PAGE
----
NE FLVXVS IRRITVS SIT
NOSTRI CRVORIS O(LIM)
QVO SANO VVLNVS
GENVS BEOQVE LAPS(VM)
FOSSVM CATVT TOT A
SPINIS MANVS HIAN (=INANES)
LATVS PEDES APER(TI)
COR FEREVM MOVE(ANT)1
Acquired from the above by the father of the present owner in 1937;
Thence by inheritance.
R. Grosshans, Maerten van Heemskerck, Berlin 1980, pp. 89–90, cat. no. 1, reproduced fig. 1.
According to Grosshans, the ninety-year old dealer Hans Wendland, from whom the previous owner had bought the painting in 1937, confessed to having split it from a panel with the Virgin and Child on the other side, which he then sold as Jan van Scorel.3 There does however appear to be little proof of this occurrence both because there is little, if any, evidence of this painting having ever been on a wooden support and because it is of different dimensions to the companion work. The inscriptions and dates, too, are different; the present work being dated 1525 and the companion 1532. Even accounting for Grosshans hypothesis that some digits may be missing from the end of the date (done in Roman numerals) and that it may originally have been dated to the late 1520s, there is still a disparity. It may well therefore be that the story is apocryphal.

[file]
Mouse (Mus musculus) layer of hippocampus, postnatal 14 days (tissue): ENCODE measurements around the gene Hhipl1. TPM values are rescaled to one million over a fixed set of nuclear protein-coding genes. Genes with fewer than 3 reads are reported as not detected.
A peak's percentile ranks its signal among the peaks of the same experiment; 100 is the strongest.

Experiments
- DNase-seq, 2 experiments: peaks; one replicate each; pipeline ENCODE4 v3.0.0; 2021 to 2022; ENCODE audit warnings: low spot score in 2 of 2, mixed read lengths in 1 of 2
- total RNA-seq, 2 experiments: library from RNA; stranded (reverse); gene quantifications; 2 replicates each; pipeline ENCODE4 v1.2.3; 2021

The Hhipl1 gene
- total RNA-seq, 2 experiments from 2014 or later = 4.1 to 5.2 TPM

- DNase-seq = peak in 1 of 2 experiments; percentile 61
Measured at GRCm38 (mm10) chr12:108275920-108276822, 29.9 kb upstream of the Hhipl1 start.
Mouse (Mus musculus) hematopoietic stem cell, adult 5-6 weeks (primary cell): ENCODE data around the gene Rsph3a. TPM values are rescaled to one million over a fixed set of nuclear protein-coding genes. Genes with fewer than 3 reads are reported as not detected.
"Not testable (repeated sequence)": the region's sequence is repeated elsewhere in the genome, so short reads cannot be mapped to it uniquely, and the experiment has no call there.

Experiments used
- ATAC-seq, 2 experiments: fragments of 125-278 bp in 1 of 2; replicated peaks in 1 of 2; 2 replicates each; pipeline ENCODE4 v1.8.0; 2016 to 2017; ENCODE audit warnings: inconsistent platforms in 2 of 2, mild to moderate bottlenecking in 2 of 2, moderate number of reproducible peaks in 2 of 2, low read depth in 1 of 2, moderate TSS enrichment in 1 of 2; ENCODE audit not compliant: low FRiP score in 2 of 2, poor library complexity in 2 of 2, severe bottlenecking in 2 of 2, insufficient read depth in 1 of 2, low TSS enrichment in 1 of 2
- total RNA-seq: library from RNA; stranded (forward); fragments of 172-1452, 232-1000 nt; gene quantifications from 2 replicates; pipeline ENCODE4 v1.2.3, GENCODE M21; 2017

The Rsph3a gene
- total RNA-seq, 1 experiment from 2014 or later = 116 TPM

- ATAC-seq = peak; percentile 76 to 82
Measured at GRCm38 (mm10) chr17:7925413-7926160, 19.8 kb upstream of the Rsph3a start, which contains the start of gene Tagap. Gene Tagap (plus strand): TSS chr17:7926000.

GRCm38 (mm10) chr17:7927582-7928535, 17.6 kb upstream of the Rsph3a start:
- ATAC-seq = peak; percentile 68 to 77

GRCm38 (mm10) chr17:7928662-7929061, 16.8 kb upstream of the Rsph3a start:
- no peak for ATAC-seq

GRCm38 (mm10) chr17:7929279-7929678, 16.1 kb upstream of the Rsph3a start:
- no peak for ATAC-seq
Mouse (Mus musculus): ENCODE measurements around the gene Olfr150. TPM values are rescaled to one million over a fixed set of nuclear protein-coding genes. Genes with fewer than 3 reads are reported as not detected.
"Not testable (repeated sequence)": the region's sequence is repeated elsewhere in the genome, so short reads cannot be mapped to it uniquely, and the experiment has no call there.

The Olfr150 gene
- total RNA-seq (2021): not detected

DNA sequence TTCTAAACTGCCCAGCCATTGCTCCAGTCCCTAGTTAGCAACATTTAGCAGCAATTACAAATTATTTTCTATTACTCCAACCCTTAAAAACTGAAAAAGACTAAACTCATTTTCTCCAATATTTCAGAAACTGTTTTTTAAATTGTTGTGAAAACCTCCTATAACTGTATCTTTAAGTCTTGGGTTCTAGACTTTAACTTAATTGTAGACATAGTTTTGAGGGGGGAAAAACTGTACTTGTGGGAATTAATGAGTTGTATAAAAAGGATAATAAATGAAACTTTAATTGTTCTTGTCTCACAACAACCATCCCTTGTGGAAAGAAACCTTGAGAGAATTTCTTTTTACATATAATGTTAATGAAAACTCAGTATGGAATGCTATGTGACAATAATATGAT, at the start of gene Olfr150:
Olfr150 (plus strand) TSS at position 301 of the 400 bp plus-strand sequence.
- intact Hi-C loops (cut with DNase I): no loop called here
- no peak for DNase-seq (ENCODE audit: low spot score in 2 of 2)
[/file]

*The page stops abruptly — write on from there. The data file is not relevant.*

Nonetheless the present painting is one of the earliest known works by Heemskerck and is likely to have been created during the years between 1525 and 1530, a period of collaboration with Jan van Scorel in Haarlem. The unusual form of signature ‘Heemskeric’ reappears in three other works by the artist: on a drawing of the Forum Romanum (1535), on Vulcan's forge in Prague (dated 1536), and on the engraving by Cornelis Bos of 1537 which shows Prudence and Justice.4 Stylistically it most resembles the Man of Sorrows in Ghent from 1532.5 The sculpting of the athletic body with the meticulous rendering of the neck-, breast- and hip-muscles is very similar in both depictions.
1. 'In order that our blood may not have flowed in vain, with which I am able to heal wounds and make the fallen human race happy, may the head which was pierced by so many thorns, the poor hands, the side, and the pierced feet all move a hardened heart'.
2. See for example the work at the Rijksmuseum, Amsterdam; Grosshans 1980, reproduced fig. 146
3. Grosshans 1980, cat. no. 2, reproduced fig. 2.
4. For the Prague painting see Grosshans 1980, cat. no. 21, reproduced fig. 22.
5. Grosshans 1980, cat. no. 16, reproduced fig. 16.
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